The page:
Self-managed buy-in solutions

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What is the next stage in the evolution of your investment strategy towards your de-risking endgame?

Evolving your de-risking strategy to include longevity hedges, transitioning assets to be more cashflow aware and increasing the focus on a more diverse range of high-quality credit assets as funding levels improve can help you to reach your endgame with more certainty. We call this a self-managed buy-in (SMBI).

A self-managed buy-in: an efficient path to your endgame

While an insurance buy-in may be perceived to be beneficial, it can increase the target returns required from the remaining ‘free’ assets, make liability hedging more challenging and/or increase the expected timeframe for achieving a buy-out.

A SMBI approach may provide greater value for money than a conventional insurance buy-in, with similar characteristics but at a lower cost, and help to provide greater flexibility to deal with unexpected events which cannot be hedged.

Related materials:

  • An objective assessment of the impact of a buy-in: Make a more informed de-risking choice by considering a wider range of factors. Hamish Watson, UK HR Director at ScottishPower, also describes their de-risking journey. 
  • Comparing buy-outs and buy-ins: Buy-outs and buy-ins differ fundamentally in three ways: their purpose, practicalities and potential investment impact. Consequently, the analysis you should conduct when considering them needs to be different.
  • Buy-in pricing not such a bargain: Market turmoil in early 2020 led to claims buy-in pricing was at the most attractive levels ever – but on a relative basis, buy-ins became much more expensive compared with a solution where a scheme invests directly in credit.

Helping you make a more informed de-risking decision

There is no single de-risking solution that is right for all schemes. We provide two short videos from Insight experts to help you consider the impact of a buy-in.

Financial solutions in numbers

  • 2004 Insight launched its financial solutions capability
  • £681.1bn in assets managed by our fixed income and financial solutions groups
  • £136.3bn assets managed for cashflow-aware clients

As at 30 September 2020. Assets under management (AUM) are represented by the value of cash securities and other economic exposure managed for clients. Assets managed by our fixed income and financial solutions groups include clients who have liability driven investment, fixed income and cashflow-aware strategies.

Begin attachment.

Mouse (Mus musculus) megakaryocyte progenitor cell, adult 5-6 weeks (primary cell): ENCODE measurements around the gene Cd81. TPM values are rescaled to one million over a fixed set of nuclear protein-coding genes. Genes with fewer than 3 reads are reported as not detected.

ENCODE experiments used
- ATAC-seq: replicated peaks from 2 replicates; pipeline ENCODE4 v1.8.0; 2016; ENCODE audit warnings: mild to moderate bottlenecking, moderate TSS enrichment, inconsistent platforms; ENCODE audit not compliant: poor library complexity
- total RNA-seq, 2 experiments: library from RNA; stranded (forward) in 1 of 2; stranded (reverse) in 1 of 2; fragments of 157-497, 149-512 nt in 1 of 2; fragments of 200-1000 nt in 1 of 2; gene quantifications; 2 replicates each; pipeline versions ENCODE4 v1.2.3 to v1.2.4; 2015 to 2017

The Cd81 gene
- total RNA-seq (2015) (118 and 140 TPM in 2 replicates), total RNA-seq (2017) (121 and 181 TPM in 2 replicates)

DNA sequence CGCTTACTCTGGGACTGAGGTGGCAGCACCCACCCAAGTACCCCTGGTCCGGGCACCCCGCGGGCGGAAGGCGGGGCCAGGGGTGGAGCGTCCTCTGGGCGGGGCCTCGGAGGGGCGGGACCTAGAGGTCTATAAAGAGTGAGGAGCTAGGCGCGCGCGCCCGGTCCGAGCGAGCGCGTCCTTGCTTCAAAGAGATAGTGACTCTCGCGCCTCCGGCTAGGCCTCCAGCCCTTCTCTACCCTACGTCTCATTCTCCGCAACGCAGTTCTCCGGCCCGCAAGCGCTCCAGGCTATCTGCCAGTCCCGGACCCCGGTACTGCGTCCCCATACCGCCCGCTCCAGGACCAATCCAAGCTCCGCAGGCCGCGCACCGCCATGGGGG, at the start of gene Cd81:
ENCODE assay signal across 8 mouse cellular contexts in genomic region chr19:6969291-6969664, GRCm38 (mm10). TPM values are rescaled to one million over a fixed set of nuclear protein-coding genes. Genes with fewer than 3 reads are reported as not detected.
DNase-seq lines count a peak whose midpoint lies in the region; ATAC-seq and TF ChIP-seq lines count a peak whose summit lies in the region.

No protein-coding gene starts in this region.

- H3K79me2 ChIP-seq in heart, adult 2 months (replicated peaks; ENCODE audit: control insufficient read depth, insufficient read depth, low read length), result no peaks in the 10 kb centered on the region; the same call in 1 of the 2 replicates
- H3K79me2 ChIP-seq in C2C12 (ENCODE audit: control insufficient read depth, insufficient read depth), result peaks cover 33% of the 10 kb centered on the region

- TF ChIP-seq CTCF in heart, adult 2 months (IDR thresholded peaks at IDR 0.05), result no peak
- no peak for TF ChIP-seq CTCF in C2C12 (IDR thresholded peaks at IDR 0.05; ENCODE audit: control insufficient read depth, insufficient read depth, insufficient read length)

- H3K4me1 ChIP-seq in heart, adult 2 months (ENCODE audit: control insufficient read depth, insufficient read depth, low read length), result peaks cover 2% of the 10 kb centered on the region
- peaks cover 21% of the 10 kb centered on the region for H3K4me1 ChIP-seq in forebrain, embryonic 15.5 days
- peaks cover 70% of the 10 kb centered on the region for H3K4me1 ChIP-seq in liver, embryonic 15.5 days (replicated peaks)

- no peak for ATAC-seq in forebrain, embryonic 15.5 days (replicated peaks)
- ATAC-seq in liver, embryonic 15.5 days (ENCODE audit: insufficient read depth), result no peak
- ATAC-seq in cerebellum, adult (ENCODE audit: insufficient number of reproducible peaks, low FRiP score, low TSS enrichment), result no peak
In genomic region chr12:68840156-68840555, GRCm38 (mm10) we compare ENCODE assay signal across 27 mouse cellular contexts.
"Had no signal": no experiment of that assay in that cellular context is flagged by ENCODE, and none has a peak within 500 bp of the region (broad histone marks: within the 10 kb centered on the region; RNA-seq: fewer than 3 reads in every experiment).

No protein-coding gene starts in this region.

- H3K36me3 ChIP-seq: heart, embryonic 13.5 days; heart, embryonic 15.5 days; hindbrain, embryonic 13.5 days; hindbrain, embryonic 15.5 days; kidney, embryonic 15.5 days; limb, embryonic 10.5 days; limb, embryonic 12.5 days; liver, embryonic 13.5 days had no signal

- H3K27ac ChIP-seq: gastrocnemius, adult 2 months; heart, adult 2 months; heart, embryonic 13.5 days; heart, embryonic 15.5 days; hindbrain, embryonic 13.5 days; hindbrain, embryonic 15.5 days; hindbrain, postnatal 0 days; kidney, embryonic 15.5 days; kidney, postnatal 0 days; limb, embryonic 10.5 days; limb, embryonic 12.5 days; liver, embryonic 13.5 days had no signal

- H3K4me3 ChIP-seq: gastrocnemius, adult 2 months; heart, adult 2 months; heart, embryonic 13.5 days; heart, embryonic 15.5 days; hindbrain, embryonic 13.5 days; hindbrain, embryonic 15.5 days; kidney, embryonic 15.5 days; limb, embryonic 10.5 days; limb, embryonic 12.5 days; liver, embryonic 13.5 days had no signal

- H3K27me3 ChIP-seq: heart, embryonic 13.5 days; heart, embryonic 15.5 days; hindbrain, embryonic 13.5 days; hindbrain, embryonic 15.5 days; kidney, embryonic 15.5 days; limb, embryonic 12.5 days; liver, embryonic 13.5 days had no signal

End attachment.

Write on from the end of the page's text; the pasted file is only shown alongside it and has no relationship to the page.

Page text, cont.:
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Important information

The value of investments and any income from them will fluctuate and is not guaranteed (this may be partly due to exchange rate fluctuations). Investors may not get back the full amount invested. Past performance is not a guide to future performance.

Where the portfolio holds over 35% of its net asset value in securities of one governmental issuer, the value of the portfolio may be profoundly affected if one or more of these issuers fails to meet its obligations or suffers a ratings downgrade.

A credit default swap (CDS) provides a measure of protection against defaults of debt issuers but there is no assurance their use will be effective or will have the desired result.

The issuer of a debt security may not pay income or repay capital to the bondholder when due.

Derivatives may be used to generate returns as well as to reduce costs and/or the overall risk of the portfolio. Using derivatives can involve a higher level of risk. A small movement in the price of an underlying investment may result in a disproportionately large movement in the price of the derivative investment.

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Where high yield instruments are held, their low credit rating indicates a greater risk of default, which would affect the value of the portfolio.

The investment manager may invest in instruments which can be difficult to sell when markets are stressed.

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